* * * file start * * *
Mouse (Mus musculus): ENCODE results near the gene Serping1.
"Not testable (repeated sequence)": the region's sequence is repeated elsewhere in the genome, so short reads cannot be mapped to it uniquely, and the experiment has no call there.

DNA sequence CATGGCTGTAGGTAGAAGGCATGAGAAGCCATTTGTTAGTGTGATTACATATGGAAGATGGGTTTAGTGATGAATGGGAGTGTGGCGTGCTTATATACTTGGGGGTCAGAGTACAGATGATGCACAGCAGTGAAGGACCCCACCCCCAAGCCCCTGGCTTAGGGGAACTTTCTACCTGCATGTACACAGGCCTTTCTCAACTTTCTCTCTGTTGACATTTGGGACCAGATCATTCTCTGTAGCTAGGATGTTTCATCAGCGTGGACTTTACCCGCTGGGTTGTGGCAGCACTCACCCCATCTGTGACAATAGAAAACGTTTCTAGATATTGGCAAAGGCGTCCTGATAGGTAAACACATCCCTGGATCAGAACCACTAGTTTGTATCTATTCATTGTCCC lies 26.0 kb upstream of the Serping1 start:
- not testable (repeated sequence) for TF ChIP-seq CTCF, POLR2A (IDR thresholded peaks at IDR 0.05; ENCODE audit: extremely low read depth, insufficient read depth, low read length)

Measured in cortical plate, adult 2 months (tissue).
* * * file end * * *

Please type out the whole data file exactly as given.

Mouse (Mus musculus): ENCODE results near the gene Serping1.
"Not testable (repeated sequence)": the region's sequence is repeated elsewhere in the genome, so short reads cannot be mapped to it uniquely, and the experiment has no call there.

DNA sequence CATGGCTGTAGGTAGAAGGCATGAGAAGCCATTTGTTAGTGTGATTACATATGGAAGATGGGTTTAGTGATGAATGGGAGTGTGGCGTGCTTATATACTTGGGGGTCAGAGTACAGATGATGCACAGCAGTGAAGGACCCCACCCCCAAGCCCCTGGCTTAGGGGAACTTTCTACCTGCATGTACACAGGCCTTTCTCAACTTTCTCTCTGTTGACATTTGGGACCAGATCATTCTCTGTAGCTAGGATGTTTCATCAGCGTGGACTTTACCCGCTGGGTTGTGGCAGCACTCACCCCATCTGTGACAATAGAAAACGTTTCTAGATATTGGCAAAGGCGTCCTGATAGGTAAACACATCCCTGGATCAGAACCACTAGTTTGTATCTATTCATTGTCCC lies 26.0 kb upstream of the Serping1 start:
- not testable (repeated sequence) for TF ChIP-seq CTCF, POLR2A (IDR thresholded peaks at IDR 0.05; ENCODE audit: extremely low read depth, insufficient read depth, low read length)

Measured in cortical plate, adult 2 months (tissue).